Red Fire Farm sells land to Grace Land Trust, will continue to work the property

The Recorder, November 28, 2013. By David Rainville.

MONTAGUE — A local farming couple is selling the land right out from under themselves.

But Red Fire Farm and owners Ryan and Sarah Violand won’t be going anywhere, and selling their 122-acre property to the Mount Grace Land Trust ensures that, even if they do leave some day, their riverside fields and forest will remain farmland.

The couple will continue to own and operate the farm, but the land will be owned by the trust. This takes the weight of a heavy mortgage off the Voilands’ shoulders, so they can focus on growing their young farm on Meadow Road.

Planning for the pending purchase began last May, and Mount Grace announced Tuesday that it had raised its target $400,000. The transfer is expected to be completed in the spring. The trust will work out the terms of the initial 99-year lease with the Voilands before then.

The Voilands, or whatever farmers may succeed them, will own the house and assorted farm buildings, and any property improvements they make. Should the couple sell the buildings, it would have to be for “a fair and affordable agricultural price,” according to the land trust.

Both parties hope what they’re doing will catch on.

“We look forward to working together with the Voilands to demonstrate to New England farmers that this new model of farm ownership can offer solutions to some of the difficult financial questions facing farmers today,” said Leah Youngblood, executive director of Mount Grace.

The Voilands took out a $543,200 loan to buy the farm in 2009, according to the Franklin District Registry of Deeds. They had been running a farm in Granby for eight years. Their Granby farm consisted of 50 acres they owned, and several fields they leased on a year-to-year basis.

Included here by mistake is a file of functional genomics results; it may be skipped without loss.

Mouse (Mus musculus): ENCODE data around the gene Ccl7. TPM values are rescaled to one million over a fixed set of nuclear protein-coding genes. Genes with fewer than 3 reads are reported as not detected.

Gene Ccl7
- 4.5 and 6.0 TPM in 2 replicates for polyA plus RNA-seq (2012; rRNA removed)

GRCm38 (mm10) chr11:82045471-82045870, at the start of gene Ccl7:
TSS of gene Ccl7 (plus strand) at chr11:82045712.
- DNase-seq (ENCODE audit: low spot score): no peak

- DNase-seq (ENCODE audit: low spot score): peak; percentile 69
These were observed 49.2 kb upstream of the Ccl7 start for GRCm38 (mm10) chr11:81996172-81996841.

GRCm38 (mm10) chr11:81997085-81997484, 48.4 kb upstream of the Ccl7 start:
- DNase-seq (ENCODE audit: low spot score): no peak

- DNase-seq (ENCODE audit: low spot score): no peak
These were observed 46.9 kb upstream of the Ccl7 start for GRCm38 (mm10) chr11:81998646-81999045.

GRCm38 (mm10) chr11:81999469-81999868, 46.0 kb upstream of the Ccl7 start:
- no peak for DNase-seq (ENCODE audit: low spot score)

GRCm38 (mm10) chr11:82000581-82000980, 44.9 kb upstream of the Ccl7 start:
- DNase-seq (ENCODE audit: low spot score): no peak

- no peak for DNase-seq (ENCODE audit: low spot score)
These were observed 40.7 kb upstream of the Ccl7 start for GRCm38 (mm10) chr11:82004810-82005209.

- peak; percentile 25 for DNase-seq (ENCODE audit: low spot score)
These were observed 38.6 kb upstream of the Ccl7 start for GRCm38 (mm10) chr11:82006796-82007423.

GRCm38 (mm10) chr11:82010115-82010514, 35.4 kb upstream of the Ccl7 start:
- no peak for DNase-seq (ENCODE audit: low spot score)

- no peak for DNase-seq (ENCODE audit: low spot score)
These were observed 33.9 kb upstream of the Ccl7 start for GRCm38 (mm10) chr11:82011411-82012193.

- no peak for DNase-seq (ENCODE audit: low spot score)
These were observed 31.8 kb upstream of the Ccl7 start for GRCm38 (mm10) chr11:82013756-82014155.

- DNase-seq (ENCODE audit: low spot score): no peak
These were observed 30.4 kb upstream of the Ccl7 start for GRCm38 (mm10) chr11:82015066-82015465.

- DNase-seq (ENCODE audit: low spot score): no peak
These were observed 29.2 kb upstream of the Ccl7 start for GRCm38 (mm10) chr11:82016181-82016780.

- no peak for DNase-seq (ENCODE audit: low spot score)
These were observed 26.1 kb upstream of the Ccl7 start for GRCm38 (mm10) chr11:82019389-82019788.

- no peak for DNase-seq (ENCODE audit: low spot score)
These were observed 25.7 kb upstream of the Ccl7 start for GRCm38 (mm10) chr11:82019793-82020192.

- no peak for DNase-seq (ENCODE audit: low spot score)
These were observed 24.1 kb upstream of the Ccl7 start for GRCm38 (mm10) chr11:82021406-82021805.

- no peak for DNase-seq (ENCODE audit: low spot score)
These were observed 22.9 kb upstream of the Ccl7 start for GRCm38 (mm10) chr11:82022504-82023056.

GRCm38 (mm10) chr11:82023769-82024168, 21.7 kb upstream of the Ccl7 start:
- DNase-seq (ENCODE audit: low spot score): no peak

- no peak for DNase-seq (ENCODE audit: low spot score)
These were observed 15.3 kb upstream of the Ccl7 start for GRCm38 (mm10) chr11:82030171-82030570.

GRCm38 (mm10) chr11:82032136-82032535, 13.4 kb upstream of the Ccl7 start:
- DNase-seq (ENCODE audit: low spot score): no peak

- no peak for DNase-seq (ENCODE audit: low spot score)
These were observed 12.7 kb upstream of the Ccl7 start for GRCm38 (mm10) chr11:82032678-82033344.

Though they gained some security by owning rather than renting, they also gained “an unsustainable amount of debt,” according to the trust.

The sale and long-term lease will give the couple the best of both worlds. They’ll have the security of ownership, without their money tied up in a mortgage.

The purchase is the first project of the trust’s Campaign for Affordable Farms. Its goal is to make it easier for folks like the Voilands to get into agriculture and succeed.

“This arrangement allows us as two first-generation farmers — with no farmland to inherit — to own and manage a successful organic farming business in a place where farmland is some of the most expensive in the country,” said Ryan Voiland.

The high price of farmland isn’t the only problem.

“Finding farmland with the necessary infrastructure is getting harder, as increasingly farm buildings are sold separately from their farmland,” said Sarah Voiland.

While farmland can be protected and its purchase price kept low through agricultural preservation restrictions, the state program doesn’t include farm buildings or infrastructure.

“We are hoping this project can be a model for how to secure our working farms as whole entities,” Voiland said.

The Voilands and Mount Grace invite the public to an open house Dec . 14 from 1 to 4 p.m. at Red Fire Farm, 172 Meadow Road, to celebrate the program.